In my humble opinion, the wise thing to do is wait, be patient, keep your head down, diversify your assets, and quietly build solid personal skills whatever they may be: growing things, cooking them, storing essentials, making things, etc. Regardless of what happens, people will need to eat; they will want to keep clean; they will need clothing, especially clothing designed to protect from bitterly cold winters. In the event of a massive economic unraveling that literally causes extended brownouts, people who have such skills or badly needed goods to trade will have major advantages over those who wasted their time watching sports or the Kardashians or Bruce/Caitlyn Jenner! Get rid of your television! Get your children out of government schools and homeschool them! Teach them how to work with their hands as well as financial and other sorts of literacy. Such skills will continue to be of value, even in a barter system.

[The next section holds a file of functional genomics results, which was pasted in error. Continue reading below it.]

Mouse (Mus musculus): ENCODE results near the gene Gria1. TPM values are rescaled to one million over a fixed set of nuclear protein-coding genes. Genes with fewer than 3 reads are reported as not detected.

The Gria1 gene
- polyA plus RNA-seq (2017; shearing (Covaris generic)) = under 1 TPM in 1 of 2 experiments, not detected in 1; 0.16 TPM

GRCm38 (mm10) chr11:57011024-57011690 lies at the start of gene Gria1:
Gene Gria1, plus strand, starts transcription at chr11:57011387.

The good news is that technofeudalism is not sustainable (a word I relish using with irony). Technofeudalism is based on, and further reinforces, a mindset of cynical opportunism and predation. This makes it vulnerable to the same corruption that created it. Its architects may finish building their global system. They may rule for a while in top-down fashion: an extremely wealthy caste of oligarchs and their bought-and-paid-for political mouthpieces who won’t look or sound much different from what we have now. Beneath them will be a somewhat larger “middle class” of well-paid functionaries (technocrats and bureaucrats) to administer the oligarchs’ policies, with an equivalent class of skilled specialists to oversee all the technological wizardry. Then there are the plebes: the rest of us, expected to work for our livings. There may be a few remnants of what was once a substantial middle class. Near the bottom will be the cash-strapped precariat, just above those deemed permanently unemployable and probably expendable.

Things will again begin to go wrong, one by one, as this system slowly unravels. As I argue elsewhere, excessively large political-economic systems tend to do that.